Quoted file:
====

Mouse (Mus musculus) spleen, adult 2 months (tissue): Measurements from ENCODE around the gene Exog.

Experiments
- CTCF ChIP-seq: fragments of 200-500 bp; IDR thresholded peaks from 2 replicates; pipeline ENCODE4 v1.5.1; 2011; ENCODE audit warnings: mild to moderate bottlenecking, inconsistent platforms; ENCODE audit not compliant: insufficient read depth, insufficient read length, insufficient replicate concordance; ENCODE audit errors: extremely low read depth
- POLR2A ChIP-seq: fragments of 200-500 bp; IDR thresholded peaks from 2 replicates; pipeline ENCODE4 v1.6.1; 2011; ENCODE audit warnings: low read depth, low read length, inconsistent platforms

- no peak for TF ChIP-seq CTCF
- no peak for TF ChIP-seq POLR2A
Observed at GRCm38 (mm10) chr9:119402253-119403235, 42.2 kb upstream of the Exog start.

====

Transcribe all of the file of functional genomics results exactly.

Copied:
Mouse (Mus musculus) spleen, adult 2 months (tissue): Measurements from ENCODE around the gene Exog.

Experiments
- CTCF ChIP-seq: fragments of 200-500 bp; IDR thresholded peaks from 2 replicates; pipeline ENCODE4 v1.5.1; 2011; ENCODE audit warnings: mild to moderate bottlenecking, inconsistent platforms; ENCODE audit not compliant: insufficient read depth, insufficient read length, insufficient replicate concordance; ENCODE audit errors: extremely low read depth
- POLR2A ChIP-seq: fragments of 200-500 bp; IDR thresholded peaks from 2 replicates; pipeline ENCODE4 v1.6.1; 2011; ENCODE audit warnings: low read depth, low read length, inconsistent platforms

- no peak for TF ChIP-seq CTCF
- no peak for TF ChIP-seq POLR2A
Observed at GRCm38 (mm10) chr9:119402253-119403235, 42.2 kb upstream of the Exog start.